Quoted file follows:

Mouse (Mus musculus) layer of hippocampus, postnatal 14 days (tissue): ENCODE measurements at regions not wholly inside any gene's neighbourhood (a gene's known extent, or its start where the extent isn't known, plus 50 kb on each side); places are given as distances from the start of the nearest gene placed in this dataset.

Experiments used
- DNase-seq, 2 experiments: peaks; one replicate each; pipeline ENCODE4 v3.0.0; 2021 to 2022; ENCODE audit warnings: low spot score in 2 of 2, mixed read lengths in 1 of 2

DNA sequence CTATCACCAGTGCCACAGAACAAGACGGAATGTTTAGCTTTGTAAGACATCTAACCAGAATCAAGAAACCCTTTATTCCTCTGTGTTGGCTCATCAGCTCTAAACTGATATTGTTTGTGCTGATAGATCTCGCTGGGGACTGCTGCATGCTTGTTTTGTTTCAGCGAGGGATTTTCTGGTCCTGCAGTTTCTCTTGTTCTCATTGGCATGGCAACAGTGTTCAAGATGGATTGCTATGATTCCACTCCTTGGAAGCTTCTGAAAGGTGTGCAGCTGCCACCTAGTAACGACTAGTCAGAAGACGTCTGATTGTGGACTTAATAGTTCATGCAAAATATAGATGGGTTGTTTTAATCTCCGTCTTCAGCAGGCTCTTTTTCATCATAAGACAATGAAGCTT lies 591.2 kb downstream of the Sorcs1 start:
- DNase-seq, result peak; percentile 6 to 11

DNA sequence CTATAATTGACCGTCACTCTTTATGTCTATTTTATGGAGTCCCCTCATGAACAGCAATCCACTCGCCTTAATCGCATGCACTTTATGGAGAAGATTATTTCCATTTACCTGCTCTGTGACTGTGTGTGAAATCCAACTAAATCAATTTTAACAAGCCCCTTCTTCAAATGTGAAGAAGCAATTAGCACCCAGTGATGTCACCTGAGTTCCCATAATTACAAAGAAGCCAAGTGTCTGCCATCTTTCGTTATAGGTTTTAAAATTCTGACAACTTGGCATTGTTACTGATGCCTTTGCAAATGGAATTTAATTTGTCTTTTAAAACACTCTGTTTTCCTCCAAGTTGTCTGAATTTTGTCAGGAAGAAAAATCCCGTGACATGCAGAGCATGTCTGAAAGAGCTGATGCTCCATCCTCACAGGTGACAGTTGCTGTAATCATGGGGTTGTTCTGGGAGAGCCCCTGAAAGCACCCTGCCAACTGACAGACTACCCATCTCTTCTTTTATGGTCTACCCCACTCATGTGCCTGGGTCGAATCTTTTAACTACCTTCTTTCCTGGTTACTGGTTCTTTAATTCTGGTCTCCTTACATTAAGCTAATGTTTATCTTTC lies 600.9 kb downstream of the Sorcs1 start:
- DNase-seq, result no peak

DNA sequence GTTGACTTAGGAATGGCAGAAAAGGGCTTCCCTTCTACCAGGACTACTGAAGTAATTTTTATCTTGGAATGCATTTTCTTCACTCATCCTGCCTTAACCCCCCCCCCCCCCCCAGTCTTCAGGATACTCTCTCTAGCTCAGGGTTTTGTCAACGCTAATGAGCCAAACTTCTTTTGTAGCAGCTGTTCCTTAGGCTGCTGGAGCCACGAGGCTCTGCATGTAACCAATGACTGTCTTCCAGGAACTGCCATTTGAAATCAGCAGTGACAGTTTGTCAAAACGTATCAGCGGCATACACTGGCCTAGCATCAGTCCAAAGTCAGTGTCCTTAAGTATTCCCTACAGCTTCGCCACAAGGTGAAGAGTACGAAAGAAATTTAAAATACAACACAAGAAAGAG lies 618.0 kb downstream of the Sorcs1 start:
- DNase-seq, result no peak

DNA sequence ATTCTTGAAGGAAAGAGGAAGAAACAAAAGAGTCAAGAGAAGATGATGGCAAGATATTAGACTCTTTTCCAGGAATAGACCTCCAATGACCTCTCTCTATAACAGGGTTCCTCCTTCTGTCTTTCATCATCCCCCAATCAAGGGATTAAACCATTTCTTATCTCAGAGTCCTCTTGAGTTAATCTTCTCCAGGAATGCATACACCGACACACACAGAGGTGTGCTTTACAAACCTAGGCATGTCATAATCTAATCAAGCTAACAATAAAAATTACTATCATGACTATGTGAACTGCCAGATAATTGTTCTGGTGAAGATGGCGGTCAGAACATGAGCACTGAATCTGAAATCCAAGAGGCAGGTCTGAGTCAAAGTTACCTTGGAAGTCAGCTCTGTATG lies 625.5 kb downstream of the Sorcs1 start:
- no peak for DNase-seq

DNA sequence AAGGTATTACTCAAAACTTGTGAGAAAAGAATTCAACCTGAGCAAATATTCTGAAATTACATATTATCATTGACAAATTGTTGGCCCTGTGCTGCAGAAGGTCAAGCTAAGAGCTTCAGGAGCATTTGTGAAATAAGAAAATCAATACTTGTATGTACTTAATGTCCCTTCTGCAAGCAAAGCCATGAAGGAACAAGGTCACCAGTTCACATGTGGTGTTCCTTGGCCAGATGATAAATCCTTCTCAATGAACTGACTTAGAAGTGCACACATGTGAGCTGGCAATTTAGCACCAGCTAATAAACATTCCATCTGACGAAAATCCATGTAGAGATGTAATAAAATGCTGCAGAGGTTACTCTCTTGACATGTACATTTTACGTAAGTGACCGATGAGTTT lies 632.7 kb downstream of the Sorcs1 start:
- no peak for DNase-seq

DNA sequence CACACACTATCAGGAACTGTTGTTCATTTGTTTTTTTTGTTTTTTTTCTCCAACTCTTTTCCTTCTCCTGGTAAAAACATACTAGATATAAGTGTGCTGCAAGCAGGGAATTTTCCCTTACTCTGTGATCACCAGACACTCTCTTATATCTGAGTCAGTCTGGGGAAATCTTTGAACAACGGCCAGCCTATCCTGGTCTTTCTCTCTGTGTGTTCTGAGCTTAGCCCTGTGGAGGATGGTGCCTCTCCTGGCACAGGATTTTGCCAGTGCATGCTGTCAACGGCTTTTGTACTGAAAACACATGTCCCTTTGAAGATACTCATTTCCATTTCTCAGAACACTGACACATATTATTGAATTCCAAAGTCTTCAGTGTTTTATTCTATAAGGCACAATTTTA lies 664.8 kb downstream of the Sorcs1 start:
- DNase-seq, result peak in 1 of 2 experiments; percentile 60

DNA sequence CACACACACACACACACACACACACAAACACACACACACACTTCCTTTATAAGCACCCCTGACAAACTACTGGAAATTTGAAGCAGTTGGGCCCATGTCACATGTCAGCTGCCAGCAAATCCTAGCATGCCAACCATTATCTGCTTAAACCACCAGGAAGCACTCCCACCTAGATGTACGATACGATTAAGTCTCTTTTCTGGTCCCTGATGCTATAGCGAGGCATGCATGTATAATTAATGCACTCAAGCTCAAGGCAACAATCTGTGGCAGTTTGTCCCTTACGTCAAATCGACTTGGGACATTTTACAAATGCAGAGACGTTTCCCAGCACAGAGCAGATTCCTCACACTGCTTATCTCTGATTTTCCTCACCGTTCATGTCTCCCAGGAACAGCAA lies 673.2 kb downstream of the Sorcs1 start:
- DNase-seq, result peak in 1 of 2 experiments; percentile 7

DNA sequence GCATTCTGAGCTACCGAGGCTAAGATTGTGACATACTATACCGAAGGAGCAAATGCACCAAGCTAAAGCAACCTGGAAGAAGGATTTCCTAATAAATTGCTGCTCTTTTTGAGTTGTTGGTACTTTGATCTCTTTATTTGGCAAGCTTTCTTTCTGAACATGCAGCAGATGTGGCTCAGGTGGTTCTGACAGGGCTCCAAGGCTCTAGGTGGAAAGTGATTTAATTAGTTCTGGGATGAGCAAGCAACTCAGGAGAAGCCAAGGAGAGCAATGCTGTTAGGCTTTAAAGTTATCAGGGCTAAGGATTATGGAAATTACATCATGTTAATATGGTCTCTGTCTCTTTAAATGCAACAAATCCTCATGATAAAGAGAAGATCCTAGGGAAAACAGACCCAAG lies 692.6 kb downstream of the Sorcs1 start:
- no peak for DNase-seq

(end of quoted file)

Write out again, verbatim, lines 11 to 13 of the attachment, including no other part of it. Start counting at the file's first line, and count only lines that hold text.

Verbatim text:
- no peak for DNase-seq

DNA sequence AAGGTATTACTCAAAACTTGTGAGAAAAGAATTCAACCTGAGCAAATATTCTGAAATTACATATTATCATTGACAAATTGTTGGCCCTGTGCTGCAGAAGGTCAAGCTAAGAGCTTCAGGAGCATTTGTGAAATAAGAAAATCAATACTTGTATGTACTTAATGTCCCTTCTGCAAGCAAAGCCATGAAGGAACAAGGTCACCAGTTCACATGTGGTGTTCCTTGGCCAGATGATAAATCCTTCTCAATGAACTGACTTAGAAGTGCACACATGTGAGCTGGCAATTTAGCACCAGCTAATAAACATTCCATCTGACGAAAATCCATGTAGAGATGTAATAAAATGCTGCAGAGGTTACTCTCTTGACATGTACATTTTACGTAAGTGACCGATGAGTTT lies 632.7 kb downstream of the Sorcs1 start:
- no peak for DNase-seq